It's a good idea to consider a few questions when ordering a burger. Nothing too wild. Simple stuff like: does this burger have cheese? (It should.) Other rubbers? (Knock yourself out.) How about fries on the side? (Everything that is worth doing is worth doing right.) And then the most important question: is this burger involved in a massive, long-term fraud program? As HBO's McMillions would like to remind us, there was a big criminal conspiracy aimed at depriving you of the chance to get rich if you got a McDonald's burger in the 90s hoping to win the chain's annual Monopoly game.
The documentary mini-series, which aired four of six episodes, brings viewers back to the heyday of McDonald's most successful promotion, which encouraged customers across the country to buy fast food to get more monopoly tokens. The prices for collecting these pieces ranged from trivial (french fries) to massive ($ 1 million). And for twelve years, the game was completely manipulated by a slowly growing group of criminals who figured out how to crack the system.
McMillions dedicates his hour-long episodes of the slow evolution of this crime during his more than ten-year reign, from the FBI agents who started chasing a tip that they almost instantly rejected to the staff of the suspects who they identify traction as case gains. It's a great story in itself that brought national news in summer 2018. However, the first few minutes of McMillions make you wonder if it's oversold – there are some really cheesy re-enactments, and the show's initial focus. It feels awfully tight, as if there isn't much left to keep your attention for another five hours hold.
But there is much more, and the reasons to keep looking are quickly piling up. First, there is Agent Doug Matthews, the earliest source. Matthews was an FBI junior agent at the start of the Monopoly scam program investigation and was such a good TV character that it's hard to believe that he really is a real person. Matthews talks talkative and vain with a gentle expression and heavy bravery. He likes to talk about his early days and helps to construct a sophisticated and ruthless stitch to get the fraudsters out. He is almost too eager to essentially promote the government to the point where it feels strange, at a point where it is not clear what the real crime is. Then the overall picture becomes sharp and the cast of characters expands.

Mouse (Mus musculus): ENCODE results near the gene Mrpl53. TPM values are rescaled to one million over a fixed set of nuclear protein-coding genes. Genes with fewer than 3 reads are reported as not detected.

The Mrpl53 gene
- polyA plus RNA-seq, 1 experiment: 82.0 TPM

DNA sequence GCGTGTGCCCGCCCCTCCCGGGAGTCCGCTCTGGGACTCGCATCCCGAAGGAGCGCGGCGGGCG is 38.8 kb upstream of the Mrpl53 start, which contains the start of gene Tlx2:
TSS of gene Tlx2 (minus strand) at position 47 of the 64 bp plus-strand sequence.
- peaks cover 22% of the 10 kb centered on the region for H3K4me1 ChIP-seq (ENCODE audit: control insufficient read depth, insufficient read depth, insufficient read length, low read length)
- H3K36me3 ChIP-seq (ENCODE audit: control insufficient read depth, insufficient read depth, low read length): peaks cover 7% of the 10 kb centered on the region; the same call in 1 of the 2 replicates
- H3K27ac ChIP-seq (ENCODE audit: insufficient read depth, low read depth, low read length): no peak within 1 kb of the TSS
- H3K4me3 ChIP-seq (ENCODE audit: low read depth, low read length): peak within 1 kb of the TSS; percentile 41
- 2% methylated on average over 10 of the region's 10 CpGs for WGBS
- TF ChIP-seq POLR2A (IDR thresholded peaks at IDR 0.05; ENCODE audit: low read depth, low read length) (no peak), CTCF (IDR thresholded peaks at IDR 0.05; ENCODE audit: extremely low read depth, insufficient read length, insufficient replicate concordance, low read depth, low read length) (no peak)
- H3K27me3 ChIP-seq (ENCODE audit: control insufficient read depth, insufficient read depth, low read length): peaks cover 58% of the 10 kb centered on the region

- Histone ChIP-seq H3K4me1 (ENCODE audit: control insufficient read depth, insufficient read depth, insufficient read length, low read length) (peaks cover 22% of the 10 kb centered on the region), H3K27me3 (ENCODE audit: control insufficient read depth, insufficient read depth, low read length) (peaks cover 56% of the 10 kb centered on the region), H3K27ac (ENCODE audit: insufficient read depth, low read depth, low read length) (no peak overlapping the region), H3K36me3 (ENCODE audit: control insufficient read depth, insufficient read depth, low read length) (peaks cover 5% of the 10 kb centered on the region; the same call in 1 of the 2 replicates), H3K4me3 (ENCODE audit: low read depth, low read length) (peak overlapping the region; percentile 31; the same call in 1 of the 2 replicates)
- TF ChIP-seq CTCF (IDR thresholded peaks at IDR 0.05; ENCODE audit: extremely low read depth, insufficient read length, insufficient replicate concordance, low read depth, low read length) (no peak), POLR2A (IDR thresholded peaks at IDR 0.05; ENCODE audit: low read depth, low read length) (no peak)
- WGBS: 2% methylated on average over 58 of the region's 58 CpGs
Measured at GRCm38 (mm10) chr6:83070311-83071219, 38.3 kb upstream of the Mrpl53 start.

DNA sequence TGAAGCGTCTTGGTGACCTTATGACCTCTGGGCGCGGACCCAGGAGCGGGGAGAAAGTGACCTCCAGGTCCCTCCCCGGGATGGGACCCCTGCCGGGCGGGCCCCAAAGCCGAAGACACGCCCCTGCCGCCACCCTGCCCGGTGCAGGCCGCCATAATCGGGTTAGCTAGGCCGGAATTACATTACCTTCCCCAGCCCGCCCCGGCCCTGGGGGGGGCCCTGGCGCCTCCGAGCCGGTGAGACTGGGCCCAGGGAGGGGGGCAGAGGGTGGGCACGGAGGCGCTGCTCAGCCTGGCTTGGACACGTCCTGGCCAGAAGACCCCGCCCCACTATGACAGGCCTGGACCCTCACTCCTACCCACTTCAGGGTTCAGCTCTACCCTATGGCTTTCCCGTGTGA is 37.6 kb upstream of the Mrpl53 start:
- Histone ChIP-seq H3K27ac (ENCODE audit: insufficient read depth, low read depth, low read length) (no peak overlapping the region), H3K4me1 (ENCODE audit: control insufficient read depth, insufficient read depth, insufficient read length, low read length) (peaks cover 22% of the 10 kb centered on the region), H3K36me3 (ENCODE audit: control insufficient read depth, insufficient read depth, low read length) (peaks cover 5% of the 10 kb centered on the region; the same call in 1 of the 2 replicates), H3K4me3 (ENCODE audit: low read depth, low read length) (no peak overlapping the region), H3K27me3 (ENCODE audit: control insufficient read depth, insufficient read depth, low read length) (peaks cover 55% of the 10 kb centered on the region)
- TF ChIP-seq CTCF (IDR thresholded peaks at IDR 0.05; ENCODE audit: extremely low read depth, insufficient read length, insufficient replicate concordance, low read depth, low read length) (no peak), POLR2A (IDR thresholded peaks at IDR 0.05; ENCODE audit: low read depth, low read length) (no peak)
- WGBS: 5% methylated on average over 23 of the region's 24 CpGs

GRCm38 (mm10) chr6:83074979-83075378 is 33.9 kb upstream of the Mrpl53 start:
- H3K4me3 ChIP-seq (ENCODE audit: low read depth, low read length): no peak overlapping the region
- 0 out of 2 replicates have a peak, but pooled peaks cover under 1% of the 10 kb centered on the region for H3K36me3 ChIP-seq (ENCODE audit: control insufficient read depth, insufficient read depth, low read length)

McMillions is quickly becoming a cyclone tour of an unlikely underworld full of would-be gangsters, real estate impresarios from the south, and friendly drug dealers who look like Jerry from Parks and Recreation. As with many of the most satisfying puzzles, the who of this story is recognizable early on, and the how and why lets you observe.
Most of the time it is extremely satisfying to get lost in a true crime story that is not about cruel murder or the grifting of everyday people – the biggest victims here are almost always McDonald’s and the people who act as Monopoly fraud programs becoming greedy grows.
The biggest discomfort at McMillions is not necessarily related to this fraud program, but to the idea of McDonald’s. At the beginning of the show, it is described that the company is ready to work with the FBI because of its brand image. A speaking head notes that if McDonalds cannot be trusted thanks to some fraudsters, it would do irreparable damage to the brand. It's a page that kept coming to my mind as the footage from the news reports of the past decade or so has been played throughout the miniseries. This video showed all kinds of everyday people flocking to their local franchise for dinner.
It's remarkable how common they are compared to the louder characters McMillions follows. They are a humble group of people who are likely to do what they need to do to get through an already stressful day. They remind me of the times when I ate McDonald & # 39; s as a child, one of too many mouths to feed on not enough money, and then again as an adult, thinly stretched and aware that it was mine was sold that paid too little, stretched as thin as I was, for the sake of suits that frankly didn't care. However, it would be a shame if something happened to this brand image.